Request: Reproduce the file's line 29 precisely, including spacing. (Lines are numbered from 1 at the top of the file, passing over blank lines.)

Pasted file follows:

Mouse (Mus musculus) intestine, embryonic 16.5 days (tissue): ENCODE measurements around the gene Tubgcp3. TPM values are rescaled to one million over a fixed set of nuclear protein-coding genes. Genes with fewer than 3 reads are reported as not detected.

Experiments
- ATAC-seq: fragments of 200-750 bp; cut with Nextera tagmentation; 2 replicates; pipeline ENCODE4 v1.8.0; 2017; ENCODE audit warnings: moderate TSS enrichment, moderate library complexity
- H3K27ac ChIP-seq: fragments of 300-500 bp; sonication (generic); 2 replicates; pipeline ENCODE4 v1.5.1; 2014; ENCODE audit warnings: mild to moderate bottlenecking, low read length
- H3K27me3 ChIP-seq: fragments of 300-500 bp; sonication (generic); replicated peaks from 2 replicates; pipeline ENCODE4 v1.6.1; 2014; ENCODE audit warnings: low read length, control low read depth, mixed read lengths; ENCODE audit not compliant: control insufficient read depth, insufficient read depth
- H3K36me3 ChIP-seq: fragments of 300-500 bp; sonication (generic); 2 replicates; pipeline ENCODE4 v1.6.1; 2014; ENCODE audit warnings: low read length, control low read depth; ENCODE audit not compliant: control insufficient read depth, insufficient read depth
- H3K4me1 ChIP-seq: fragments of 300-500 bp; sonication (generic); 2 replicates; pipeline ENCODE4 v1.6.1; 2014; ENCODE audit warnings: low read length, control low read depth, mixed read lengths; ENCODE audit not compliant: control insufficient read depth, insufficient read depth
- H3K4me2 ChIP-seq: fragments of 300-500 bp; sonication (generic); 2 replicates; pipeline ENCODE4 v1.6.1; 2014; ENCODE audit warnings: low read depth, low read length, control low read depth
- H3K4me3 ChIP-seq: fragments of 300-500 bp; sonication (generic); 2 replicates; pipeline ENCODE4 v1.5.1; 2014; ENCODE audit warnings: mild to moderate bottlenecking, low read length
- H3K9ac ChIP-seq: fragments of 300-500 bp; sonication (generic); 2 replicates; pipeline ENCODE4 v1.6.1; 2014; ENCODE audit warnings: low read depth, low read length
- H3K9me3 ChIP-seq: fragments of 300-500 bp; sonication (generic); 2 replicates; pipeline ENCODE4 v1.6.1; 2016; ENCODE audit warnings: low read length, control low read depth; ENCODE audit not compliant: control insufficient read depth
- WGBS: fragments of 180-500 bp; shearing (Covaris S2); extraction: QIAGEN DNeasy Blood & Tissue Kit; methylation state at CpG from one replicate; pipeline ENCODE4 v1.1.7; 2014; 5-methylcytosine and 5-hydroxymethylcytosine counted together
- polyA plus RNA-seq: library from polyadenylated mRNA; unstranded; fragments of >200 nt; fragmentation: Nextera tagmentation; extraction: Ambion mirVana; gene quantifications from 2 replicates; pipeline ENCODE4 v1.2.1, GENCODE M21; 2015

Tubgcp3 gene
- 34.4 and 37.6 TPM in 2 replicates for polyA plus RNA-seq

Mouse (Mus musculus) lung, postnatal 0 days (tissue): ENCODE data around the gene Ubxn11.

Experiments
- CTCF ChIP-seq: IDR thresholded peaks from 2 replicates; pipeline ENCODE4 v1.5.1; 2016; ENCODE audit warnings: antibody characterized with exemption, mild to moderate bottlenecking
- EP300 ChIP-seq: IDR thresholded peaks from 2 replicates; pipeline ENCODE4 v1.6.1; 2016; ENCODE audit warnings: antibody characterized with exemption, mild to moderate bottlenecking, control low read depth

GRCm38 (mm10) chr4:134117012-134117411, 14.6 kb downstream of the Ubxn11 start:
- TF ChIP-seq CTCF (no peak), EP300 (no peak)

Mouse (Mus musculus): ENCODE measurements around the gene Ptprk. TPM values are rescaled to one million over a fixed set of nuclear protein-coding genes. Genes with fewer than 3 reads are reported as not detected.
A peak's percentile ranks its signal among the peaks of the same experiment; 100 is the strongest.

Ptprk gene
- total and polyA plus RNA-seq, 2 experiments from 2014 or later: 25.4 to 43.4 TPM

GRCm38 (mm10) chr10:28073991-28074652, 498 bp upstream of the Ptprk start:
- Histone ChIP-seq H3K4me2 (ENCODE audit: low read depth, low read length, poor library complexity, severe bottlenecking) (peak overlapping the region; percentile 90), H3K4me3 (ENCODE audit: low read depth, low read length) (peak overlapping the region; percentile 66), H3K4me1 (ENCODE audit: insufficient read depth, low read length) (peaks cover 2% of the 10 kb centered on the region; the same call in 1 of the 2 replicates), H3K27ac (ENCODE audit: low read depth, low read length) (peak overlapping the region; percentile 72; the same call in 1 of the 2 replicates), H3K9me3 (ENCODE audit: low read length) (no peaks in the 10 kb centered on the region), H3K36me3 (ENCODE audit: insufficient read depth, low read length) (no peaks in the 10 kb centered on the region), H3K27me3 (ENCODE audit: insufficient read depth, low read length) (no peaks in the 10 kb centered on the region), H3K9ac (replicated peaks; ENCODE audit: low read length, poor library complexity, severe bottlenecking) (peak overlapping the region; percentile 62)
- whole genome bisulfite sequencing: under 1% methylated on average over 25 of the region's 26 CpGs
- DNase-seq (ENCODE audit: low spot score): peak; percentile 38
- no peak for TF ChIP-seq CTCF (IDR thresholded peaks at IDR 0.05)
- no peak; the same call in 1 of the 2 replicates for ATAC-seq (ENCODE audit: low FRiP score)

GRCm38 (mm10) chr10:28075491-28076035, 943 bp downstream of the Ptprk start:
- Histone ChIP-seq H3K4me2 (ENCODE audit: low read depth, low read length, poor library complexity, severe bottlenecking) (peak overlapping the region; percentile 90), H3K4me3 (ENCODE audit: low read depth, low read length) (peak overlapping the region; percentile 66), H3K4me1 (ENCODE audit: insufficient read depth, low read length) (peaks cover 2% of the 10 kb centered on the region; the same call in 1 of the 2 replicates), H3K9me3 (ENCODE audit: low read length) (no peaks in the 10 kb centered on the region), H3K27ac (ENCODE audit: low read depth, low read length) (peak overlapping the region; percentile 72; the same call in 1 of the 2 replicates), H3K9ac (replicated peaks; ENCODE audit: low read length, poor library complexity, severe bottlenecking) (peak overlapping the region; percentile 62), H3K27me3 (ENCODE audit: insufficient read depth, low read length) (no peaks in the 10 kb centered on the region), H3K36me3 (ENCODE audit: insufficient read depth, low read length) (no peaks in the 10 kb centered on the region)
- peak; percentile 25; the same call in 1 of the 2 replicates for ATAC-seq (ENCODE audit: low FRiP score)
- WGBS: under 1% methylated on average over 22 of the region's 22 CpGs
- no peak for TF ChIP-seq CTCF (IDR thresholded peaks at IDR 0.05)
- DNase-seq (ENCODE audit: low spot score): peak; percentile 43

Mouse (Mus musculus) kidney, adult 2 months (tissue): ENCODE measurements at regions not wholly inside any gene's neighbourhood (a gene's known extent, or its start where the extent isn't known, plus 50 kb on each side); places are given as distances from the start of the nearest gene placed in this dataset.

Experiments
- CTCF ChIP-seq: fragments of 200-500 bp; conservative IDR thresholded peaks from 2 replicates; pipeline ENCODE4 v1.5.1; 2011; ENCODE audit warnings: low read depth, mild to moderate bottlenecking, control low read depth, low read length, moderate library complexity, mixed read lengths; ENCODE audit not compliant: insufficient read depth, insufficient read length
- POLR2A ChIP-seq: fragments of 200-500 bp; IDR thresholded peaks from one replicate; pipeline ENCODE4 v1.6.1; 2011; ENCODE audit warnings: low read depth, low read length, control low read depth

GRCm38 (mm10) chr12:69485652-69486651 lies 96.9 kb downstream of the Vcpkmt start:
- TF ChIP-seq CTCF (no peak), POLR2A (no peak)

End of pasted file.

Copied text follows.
- DNase-seq (ENCODE audit: low spot score): peak; percentile 38